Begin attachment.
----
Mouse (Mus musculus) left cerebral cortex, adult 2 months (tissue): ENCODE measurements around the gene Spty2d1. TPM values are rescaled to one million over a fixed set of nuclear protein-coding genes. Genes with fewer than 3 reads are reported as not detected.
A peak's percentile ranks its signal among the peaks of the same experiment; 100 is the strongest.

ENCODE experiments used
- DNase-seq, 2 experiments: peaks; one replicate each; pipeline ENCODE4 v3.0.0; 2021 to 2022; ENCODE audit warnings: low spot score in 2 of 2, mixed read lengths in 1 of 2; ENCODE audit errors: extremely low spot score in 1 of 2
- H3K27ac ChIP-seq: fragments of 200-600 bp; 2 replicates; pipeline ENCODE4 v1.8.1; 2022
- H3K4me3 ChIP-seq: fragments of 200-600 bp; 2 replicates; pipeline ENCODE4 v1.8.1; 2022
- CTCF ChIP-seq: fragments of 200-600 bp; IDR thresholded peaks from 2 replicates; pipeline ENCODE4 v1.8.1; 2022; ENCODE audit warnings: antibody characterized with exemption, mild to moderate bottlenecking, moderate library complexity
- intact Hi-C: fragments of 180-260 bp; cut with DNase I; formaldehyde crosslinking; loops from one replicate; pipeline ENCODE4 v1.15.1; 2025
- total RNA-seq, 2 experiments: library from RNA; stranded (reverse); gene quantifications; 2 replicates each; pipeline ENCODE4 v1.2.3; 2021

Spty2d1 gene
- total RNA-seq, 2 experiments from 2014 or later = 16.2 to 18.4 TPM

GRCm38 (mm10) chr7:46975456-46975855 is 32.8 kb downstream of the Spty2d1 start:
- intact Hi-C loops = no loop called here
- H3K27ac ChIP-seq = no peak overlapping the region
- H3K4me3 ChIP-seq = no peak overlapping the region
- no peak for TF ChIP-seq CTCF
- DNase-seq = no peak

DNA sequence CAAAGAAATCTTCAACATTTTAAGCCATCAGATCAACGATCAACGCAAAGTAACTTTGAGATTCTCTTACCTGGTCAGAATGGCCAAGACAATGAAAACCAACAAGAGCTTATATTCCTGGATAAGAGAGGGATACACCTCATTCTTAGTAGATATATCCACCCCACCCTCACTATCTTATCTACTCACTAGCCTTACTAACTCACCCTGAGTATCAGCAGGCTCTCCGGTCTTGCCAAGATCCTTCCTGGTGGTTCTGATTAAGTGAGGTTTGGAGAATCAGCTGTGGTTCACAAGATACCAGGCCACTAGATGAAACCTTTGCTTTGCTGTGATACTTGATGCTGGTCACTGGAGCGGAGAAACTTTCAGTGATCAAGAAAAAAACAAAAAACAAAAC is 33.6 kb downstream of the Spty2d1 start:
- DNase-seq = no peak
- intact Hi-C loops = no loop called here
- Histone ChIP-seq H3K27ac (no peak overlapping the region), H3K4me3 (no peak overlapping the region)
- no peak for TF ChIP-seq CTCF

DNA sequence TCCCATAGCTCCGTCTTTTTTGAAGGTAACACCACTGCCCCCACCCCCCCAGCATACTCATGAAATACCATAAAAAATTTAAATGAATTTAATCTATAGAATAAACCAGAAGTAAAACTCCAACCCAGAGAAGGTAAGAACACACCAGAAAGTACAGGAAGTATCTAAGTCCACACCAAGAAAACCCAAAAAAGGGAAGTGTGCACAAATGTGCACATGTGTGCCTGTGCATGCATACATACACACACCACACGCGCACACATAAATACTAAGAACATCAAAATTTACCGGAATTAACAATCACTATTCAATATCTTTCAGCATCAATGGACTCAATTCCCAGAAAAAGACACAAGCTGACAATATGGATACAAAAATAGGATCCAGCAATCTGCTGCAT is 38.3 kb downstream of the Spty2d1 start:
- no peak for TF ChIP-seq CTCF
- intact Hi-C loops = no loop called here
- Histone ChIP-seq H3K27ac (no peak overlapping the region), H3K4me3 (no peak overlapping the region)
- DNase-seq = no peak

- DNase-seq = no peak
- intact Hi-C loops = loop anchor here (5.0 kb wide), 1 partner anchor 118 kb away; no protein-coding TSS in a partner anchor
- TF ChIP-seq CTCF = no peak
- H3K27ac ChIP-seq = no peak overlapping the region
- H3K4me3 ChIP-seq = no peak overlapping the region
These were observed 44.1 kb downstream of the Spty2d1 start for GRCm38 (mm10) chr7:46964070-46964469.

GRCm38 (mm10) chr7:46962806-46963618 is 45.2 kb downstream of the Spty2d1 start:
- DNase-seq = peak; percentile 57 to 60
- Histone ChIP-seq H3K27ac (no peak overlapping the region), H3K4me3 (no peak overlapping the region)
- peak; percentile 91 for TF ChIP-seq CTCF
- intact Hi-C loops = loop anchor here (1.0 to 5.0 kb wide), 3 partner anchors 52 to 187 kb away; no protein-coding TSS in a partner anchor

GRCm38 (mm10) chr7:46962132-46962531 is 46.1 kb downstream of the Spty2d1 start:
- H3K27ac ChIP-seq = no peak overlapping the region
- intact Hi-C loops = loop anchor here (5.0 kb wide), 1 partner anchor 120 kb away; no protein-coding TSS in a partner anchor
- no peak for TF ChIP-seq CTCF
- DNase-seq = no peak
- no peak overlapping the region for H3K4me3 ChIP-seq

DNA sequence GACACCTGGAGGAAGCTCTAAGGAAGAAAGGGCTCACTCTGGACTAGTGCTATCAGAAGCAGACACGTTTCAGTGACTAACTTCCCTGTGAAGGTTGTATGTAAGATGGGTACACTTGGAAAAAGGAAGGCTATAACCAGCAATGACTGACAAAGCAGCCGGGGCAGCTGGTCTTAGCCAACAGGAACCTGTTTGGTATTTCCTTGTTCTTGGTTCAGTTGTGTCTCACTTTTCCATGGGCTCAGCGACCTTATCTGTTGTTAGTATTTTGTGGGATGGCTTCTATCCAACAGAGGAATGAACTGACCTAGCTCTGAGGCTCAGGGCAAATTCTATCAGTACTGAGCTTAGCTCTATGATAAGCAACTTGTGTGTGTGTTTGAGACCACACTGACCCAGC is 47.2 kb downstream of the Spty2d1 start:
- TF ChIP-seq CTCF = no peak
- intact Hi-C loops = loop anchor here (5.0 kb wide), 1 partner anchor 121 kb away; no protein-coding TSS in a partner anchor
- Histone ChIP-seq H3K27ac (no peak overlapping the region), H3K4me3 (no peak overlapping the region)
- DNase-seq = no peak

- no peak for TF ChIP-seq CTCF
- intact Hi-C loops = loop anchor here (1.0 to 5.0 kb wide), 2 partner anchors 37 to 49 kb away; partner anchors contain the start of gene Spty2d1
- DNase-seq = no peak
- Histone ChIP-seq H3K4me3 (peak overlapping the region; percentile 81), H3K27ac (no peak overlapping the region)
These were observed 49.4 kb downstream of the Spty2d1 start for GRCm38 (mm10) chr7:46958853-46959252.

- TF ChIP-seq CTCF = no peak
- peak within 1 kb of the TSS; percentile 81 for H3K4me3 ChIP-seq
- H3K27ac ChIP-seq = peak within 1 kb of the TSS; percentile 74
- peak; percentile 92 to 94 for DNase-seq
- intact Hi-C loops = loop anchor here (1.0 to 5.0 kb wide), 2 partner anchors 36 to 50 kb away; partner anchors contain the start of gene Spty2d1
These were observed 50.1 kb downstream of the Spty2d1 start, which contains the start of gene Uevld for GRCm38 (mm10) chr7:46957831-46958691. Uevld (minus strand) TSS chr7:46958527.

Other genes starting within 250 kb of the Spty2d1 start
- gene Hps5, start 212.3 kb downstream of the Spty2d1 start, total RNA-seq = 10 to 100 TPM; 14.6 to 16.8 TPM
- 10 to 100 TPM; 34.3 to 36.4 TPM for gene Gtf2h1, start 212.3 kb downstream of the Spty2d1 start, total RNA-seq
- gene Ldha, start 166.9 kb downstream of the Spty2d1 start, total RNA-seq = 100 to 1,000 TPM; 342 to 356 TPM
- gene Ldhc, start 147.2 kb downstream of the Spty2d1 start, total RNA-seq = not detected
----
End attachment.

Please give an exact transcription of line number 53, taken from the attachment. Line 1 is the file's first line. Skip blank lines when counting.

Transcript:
- Histone ChIP-seq H3K4me3 (peak overlapping the region; percentile 81), H3K27ac (no peak overlapping the region)